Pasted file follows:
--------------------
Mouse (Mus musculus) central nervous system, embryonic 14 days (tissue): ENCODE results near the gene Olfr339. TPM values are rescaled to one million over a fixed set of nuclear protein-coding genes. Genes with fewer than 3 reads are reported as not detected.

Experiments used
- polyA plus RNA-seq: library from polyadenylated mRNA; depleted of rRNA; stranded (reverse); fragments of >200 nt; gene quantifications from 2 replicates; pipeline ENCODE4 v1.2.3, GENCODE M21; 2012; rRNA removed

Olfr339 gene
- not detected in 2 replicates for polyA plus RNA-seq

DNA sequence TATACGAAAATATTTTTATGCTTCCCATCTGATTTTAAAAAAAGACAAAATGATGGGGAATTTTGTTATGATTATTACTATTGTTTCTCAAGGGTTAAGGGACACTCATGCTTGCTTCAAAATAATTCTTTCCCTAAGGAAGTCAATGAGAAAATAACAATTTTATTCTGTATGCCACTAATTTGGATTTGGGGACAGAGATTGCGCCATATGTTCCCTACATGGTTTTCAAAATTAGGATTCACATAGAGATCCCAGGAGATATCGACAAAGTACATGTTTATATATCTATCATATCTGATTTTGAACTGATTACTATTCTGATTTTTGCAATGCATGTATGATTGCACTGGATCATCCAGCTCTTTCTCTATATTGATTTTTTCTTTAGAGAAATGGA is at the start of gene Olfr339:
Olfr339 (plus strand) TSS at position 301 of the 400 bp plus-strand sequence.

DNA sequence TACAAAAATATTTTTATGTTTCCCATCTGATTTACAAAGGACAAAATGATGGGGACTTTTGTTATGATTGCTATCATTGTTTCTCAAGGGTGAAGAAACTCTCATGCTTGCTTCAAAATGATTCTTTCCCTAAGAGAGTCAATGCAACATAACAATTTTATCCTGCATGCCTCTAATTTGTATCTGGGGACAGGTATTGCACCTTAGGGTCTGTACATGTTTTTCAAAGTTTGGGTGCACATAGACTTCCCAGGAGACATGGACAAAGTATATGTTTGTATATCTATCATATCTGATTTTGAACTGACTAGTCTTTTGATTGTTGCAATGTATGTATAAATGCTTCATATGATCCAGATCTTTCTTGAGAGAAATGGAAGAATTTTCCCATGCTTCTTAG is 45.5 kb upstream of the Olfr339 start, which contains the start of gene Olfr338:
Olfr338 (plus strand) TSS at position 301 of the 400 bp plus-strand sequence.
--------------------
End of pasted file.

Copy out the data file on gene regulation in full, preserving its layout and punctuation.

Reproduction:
Mouse (Mus musculus) central nervous system, embryonic 14 days (tissue): ENCODE results near the gene Olfr339. TPM values are rescaled to one million over a fixed set of nuclear protein-coding genes. Genes with fewer than 3 reads are reported as not detected.

Experiments used
- polyA plus RNA-seq: library from polyadenylated mRNA; depleted of rRNA; stranded (reverse); fragments of >200 nt; gene quantifications from 2 replicates; pipeline ENCODE4 v1.2.3, GENCODE M21; 2012; rRNA removed

Olfr339 gene
- not detected in 2 replicates for polyA plus RNA-seq

DNA sequence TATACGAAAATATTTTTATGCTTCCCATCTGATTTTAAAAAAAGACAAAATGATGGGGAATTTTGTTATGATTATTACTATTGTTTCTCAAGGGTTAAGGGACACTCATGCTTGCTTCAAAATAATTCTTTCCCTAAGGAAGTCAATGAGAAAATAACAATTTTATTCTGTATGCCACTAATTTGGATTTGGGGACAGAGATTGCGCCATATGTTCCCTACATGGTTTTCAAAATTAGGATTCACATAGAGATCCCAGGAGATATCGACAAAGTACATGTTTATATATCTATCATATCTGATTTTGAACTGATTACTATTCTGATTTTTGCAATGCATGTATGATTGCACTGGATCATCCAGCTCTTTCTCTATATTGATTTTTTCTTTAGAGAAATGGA is at the start of gene Olfr339:
Olfr339 (plus strand) TSS at position 301 of the 400 bp plus-strand sequence.

DNA sequence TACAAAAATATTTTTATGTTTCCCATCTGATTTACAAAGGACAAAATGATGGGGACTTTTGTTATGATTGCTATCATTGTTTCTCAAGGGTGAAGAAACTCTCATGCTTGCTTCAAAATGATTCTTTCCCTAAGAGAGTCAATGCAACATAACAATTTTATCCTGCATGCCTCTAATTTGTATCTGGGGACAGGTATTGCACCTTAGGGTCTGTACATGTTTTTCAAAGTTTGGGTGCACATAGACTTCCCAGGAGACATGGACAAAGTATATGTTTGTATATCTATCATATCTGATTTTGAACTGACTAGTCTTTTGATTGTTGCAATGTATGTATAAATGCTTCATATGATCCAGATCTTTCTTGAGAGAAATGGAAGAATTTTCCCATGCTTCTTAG is 45.5 kb upstream of the Olfr339 start, which contains the start of gene Olfr338:
Olfr338 (plus strand) TSS at position 301 of the 400 bp plus-strand sequence.